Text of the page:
So my friend and I woke up early the last week of camp and toilet papered the entire campus (our division had our own campus at the end of the main camp). True, it wasn't that destructive, but it was the best we could do at the last minute when we planned the whole thing. And it felt good. I had wanted to do something like steal all the benches in the chadar ochel (dining room) but my friend pointed out that it was too much work for us and too inconvenient because then we'd not have benches, either.

The points is, I know what Chana meant in her post, and still, there is a large part of me completely and utterly sick of being thought of as 'good' all the time. I want to be bad. I want to cause mischief. I want to pull pranks and make trouble and be known as a wild daredevil. It's just that my annoying conscience gets in the way too much.



haKiruv said...

You two need to take a trip to Mexico and rob a bank or something. Get it out of your system. :-D I'm kidding. Your next blog posts from you guys better not be from a Mexican prison.

I find what's really interesting is that a lot of young women feel the way you do.

haKiruv said...

I forgot to mention: If your company has a policy against going to non-work websites and if they have an IT dept., they might be tracking your attempts to go to those websites, so be careful! I used to work in IT and actually implement that. My manager was a dictator.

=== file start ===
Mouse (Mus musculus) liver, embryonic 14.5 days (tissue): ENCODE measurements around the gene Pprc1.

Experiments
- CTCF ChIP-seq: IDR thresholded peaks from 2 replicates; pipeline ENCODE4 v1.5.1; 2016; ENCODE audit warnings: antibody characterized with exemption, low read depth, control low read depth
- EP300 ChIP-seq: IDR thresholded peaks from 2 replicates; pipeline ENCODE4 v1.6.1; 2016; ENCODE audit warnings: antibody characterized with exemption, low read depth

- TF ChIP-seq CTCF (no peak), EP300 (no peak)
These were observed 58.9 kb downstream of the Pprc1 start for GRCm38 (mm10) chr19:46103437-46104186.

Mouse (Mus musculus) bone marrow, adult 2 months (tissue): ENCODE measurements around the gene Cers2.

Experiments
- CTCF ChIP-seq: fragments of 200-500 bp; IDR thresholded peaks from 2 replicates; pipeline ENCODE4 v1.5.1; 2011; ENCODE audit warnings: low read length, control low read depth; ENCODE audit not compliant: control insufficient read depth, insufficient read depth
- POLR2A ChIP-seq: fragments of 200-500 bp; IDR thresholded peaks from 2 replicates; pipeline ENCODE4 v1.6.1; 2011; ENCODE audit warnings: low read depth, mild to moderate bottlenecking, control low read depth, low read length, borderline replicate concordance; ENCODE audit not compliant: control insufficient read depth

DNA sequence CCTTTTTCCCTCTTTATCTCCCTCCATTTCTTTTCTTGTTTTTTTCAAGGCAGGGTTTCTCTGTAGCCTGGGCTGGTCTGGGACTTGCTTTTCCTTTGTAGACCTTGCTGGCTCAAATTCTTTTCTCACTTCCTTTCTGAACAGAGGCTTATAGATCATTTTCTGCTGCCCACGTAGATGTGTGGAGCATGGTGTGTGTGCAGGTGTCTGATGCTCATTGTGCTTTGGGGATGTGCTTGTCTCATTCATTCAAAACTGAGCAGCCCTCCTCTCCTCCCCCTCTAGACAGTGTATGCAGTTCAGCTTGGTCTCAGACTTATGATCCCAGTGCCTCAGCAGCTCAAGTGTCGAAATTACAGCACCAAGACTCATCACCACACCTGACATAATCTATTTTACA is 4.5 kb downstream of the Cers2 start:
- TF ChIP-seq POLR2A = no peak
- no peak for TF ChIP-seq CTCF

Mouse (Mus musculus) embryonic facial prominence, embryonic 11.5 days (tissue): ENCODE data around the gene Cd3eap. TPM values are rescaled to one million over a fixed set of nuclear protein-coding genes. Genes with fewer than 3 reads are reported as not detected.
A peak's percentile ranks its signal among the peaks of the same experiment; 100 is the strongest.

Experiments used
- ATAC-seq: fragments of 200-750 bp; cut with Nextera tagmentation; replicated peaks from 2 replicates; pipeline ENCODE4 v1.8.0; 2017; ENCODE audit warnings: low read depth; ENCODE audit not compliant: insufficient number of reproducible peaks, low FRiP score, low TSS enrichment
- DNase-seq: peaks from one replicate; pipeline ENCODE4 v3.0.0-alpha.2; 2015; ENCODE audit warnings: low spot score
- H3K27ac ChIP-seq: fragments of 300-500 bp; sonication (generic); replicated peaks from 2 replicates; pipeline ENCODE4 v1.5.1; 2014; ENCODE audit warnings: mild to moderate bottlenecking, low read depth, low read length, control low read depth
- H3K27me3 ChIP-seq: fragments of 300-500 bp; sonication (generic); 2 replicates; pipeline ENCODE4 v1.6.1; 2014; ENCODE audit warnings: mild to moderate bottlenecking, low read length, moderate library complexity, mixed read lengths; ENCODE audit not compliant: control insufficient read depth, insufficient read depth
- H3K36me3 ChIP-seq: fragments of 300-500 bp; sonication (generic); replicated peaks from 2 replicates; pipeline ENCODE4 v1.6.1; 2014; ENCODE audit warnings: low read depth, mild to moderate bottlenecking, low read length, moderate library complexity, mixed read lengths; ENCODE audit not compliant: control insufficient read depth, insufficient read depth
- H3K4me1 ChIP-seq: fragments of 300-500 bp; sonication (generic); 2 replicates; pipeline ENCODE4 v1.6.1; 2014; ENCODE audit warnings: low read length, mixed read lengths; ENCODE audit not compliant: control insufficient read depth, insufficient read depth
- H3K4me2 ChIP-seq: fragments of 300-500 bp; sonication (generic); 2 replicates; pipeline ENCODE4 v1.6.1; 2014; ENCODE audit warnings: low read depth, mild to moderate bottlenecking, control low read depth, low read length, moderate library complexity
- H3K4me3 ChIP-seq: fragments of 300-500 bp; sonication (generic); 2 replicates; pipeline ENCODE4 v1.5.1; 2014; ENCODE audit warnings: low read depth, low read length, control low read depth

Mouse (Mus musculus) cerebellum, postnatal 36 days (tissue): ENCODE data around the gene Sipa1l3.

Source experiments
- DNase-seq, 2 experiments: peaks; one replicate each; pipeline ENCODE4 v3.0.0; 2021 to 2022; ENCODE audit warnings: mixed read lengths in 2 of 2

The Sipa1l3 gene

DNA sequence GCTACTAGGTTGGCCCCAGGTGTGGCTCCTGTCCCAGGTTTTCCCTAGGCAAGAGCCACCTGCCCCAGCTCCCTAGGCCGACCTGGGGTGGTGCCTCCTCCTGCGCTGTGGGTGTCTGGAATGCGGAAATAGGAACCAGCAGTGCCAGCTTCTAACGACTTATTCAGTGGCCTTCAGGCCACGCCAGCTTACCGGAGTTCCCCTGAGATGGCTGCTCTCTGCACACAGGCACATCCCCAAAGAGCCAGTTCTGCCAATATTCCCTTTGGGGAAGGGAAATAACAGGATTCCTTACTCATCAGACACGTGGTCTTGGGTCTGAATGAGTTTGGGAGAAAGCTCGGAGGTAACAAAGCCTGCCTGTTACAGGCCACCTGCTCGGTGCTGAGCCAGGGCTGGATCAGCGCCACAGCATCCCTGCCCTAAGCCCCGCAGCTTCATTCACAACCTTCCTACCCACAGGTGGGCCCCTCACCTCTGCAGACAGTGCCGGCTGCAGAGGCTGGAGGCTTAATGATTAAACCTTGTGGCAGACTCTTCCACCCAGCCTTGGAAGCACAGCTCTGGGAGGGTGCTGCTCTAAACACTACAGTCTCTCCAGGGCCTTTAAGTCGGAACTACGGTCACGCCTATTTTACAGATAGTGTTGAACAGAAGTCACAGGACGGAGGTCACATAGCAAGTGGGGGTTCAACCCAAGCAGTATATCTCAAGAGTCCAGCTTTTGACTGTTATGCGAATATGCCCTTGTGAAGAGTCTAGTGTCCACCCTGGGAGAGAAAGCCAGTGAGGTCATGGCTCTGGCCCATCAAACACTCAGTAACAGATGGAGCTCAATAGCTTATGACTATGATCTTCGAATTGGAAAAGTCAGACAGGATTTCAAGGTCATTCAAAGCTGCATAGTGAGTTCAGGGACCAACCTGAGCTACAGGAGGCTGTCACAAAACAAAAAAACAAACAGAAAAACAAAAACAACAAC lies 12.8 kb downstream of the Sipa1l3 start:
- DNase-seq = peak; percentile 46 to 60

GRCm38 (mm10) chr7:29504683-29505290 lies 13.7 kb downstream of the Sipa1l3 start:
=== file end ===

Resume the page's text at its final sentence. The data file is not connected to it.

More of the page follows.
Erachet: Yeah boss, I don't quite have that project done...I've been so know...

Boss unravels Erachet's website log rap-sheet which touches the ground

Boss: Yeah, like checking your Facebook five times every hour?!?!

Erachet said...

Haha, I doubt they have that. We all have to go to random websites all the time in order to get info on stories and things, plus if they did have some sort of IT thingie, I bet it wouldn't work with the computer I'm using. The thing is literally a hundred years old. :)

But, no worries, the web browser isn't compatible with facebook anyway! *wicked grin*

Ezzie said...

Heh. I hear you. I think someone wrote this on her post as well, but pranks and joking around (in good taste!) are a good outlet for this. You just need to know when it's the right time/place/most importantly, people.

Scraps said...

I know exactly what you mean. I was always the good kid at school (although later in my school years I got lazy about homework); I didn't talk out in class, or bully other kids (I was the one who was bullied), or participate in class pranks when we had substitute teachers, etc. It wasn't that I specifically wanted to be a "goody two-shoes", but I was scared of getting in trouble so I didn't act up.

It can feel stifling after awhile, though...I, too, can get tired of the Scraps the Good Girl image. But at the same time, I know it's better to be boring than to be mean. I'd hate myself if I was mean.

squirrel said...

Wow, I know what you mean...
I was also always the good kid; my parents barely ever had to repremand me (and knowing how they tell my siblings off, it's not because my parents are the sweet, quiet type...), my teachers always loved me, I never got kicked out of class, I never got sent to the principal, but I always managed to have my fun. I even think my way of doing things was so much better than all those kids who got into trouble--it was such a blast to make trouble in a way that people miss it, it's like the joke's on them in a way.
But, yes, in my old age I've become a little rebellious. In the camp I worked in this summer I made sure to break some of the rules, just for myself, so I could feel rebellious. It was exciting, it made me feel so alive and mischevous... :-)
But the psychology behind the troublemaking is what really intrigues me...I wish I understood it better